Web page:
ISRAEL AND PALESTINE

MAASTRICHT , HOLLAND , MARCH 2000

 

 

The history of sports and games is littered with examples of matches played at a time of political unrest. A few have increased tension (e.g. the Hungary —Soviet Union water-polo battle at the 1956 Olympics and the El Salvador Honduras soccer World Cup qualifier of 1969) but the majority pass peacefully. This bridge match, in the fourth round of the Transnational Mixed Team Championships, was an example of the latter. It was reputedly the first time that teams representing Israel and Palestine had met in any kind of sporting contest.

The Palestine Bridge Federation was founded in 1995. Five years later it had about 100 members, representing most of the main cities of the West Bank and East Jerusalem . Three of their six-person squad came from East Jerusalem and the others from Ramalla, Nablus and Bethlehem . The four Israelis were from Tel Aviv (two), Petah Tikva and Givatayim.

The powerful Israeli team were the favorites to win the match, but the outcome was closer than anticipated. A low-scoring match ended 18—12 Victory Points in favour of Israel .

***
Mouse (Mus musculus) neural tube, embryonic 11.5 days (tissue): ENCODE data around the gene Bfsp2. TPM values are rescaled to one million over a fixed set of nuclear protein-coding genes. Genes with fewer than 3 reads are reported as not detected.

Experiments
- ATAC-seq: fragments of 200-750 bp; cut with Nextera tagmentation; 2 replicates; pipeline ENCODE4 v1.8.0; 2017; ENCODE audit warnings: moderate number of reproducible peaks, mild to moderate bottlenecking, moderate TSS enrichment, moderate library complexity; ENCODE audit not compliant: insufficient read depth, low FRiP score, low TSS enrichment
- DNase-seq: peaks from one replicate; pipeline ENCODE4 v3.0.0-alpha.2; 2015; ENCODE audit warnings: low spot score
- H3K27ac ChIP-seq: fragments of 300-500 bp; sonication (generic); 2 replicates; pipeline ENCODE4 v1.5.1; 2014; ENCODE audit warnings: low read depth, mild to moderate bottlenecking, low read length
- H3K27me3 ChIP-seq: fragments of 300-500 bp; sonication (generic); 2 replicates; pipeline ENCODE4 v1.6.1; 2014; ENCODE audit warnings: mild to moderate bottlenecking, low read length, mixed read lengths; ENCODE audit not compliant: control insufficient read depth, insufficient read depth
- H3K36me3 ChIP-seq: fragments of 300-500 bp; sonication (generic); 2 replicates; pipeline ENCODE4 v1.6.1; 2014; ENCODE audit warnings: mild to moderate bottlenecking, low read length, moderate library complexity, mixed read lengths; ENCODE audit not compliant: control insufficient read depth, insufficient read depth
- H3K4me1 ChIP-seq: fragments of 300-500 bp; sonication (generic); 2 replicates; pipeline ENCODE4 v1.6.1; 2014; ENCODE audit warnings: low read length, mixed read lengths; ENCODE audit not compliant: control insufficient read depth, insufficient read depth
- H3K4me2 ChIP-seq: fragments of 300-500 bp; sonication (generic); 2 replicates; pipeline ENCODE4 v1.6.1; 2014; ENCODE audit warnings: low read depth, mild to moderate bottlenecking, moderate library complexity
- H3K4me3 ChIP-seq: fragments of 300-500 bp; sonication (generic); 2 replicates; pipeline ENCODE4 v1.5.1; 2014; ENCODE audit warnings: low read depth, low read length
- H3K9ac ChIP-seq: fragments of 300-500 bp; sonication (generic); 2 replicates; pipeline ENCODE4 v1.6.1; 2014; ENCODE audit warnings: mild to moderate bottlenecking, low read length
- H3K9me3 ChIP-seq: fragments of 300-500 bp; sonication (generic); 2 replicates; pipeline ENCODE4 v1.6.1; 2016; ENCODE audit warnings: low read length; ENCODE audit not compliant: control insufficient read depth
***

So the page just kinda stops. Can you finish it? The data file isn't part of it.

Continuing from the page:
The bidding and play for this hand was the same at each table, but the hand has one interesting question: Should East—West sacrifice in Seven Diamonds (despite the unfavorable vulnerability)?

 

 

Dealer North

ª

K 9 3

 

 

 

EW Vulnerable

©

 A 8 5

 

 

 

 

¨

 4 2

 

 

 

 

§

 K Q 9 5 4

 

 

 

 

 

N

 

 

ª

8 7 6 5 4

 

 

ª

10

©

 

 

W                          E

©

7 6 2

¨

K 8 6 5 3

 

 

¨

A Q J 10 9 7

§

A 10 7

 

 

§

8 6 2

 

 

 

S

 

 

 

 

ª

A Q J 2

 

 

 

 

©

K Q J 10 9 4 3

 

 

 

 

¨

 

 

 

 

 

§

J 3

 

 

W

N

E

S

 

 

1§

2¨

2©

 

5¨

NO

NO

6©

 

NO

NO

NO

 

 

 

 

 

 

 

 

 

 

 

 

 

 

Both Wests led a diamond and both Souths had little trouble making Six Hearts with a diamond ruff, three rounds of trumps, four top spades, one club (after losing to +A) and three more hearts. Six Hearts scored 980 points.

The strange thing was that Seven Diamonds went either three off (on an unlikely club lead) or two off on any other lead (if dummy's fifth spade is cannily set up). Assuming the contract was doubled, the sacrifice would have cost either 8(X) points or 500 points.

As Andrew Robson commented, after reviewing the hand in The Times (25 June 2001): You will probably only rarely see an example of a profitable sacrifice of Seven over Six when you are vulnerable and your opponents are not.'

return to homepage